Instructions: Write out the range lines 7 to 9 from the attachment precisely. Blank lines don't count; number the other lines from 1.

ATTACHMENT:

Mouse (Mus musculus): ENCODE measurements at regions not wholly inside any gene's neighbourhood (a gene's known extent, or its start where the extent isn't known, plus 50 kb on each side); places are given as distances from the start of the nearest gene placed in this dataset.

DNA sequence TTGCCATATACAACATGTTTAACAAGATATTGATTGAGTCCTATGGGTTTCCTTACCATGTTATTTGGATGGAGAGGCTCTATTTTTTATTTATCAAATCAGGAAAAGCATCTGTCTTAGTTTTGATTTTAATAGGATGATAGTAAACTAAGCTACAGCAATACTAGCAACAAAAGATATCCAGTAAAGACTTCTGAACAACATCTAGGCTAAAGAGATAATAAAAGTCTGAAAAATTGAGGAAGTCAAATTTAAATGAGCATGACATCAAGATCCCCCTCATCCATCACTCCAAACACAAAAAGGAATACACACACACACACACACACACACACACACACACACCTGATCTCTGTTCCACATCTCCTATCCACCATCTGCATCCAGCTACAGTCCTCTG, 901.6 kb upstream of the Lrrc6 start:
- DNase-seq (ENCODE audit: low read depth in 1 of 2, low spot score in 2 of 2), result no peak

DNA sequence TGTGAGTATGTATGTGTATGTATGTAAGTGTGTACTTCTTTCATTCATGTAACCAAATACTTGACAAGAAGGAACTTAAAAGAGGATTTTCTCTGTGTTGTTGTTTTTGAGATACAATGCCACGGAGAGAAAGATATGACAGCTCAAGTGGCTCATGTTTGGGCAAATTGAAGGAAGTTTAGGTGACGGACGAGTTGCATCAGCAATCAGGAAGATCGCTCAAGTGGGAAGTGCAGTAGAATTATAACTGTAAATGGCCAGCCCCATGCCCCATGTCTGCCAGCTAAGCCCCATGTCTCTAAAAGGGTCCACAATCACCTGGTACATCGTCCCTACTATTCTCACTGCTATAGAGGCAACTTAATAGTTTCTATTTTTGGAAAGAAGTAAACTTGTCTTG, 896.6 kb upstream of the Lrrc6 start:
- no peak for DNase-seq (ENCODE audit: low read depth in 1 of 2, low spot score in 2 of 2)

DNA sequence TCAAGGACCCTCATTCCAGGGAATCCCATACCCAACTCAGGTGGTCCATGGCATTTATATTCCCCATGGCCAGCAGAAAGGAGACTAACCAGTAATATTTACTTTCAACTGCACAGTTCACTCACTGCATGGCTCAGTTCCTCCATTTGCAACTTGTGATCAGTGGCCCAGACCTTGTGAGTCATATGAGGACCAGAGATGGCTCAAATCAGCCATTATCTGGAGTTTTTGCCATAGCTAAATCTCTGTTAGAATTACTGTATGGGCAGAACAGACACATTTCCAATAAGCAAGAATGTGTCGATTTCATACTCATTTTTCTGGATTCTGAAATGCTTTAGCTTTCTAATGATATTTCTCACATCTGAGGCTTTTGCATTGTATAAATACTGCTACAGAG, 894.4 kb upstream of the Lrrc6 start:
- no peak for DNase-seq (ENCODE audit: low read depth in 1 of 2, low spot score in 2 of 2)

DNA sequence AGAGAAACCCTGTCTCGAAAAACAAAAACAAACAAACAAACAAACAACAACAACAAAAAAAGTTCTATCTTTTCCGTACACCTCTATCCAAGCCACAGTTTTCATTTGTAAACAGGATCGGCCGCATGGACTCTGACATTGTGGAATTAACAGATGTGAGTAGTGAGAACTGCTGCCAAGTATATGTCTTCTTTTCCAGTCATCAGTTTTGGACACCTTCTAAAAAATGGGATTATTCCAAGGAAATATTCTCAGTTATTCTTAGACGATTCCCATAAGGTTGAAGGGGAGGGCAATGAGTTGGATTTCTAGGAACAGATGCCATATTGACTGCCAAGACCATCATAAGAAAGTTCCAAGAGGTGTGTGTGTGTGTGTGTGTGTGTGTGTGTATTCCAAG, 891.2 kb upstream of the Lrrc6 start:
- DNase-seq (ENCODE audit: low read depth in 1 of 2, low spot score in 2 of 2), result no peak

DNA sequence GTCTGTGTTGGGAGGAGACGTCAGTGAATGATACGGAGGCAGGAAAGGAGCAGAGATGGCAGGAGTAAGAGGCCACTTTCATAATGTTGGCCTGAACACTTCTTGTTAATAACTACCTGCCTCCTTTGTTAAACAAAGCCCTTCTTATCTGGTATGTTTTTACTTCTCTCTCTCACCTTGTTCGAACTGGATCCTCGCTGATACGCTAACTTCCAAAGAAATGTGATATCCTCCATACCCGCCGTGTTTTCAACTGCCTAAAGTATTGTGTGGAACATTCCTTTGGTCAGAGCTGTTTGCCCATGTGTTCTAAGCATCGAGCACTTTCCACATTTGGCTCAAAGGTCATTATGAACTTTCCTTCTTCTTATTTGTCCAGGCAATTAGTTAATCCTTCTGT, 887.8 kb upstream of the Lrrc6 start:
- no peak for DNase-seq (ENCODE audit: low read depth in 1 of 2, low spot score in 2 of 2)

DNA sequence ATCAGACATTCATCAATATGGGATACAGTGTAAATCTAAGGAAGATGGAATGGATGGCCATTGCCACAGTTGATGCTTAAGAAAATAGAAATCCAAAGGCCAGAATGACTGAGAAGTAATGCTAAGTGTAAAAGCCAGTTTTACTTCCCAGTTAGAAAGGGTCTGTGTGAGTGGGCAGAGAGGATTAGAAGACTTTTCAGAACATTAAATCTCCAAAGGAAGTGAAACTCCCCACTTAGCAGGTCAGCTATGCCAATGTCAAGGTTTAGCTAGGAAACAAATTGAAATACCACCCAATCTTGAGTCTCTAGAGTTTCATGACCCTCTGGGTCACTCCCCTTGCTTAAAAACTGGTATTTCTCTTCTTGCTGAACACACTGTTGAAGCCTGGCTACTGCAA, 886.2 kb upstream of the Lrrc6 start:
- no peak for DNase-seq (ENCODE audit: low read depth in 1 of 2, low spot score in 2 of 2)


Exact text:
- no peak for DNase-seq (ENCODE audit: low read depth in 1 of 2, low spot score in 2 of 2)

DNA sequence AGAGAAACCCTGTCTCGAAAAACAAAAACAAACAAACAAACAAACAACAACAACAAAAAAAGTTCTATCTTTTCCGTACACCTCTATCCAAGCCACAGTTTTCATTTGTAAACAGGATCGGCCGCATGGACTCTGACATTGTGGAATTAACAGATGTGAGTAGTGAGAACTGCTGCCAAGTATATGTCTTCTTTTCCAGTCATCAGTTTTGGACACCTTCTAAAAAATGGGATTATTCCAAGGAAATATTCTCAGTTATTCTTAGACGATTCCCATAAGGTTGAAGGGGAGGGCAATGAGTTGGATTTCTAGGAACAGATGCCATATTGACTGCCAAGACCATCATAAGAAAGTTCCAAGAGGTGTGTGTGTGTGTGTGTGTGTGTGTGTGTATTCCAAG, 891.2 kb upstream of the Lrrc6 start:
- DNase-seq (ENCODE audit: low read depth in 1 of 2, low spot score in 2 of 2), result no peak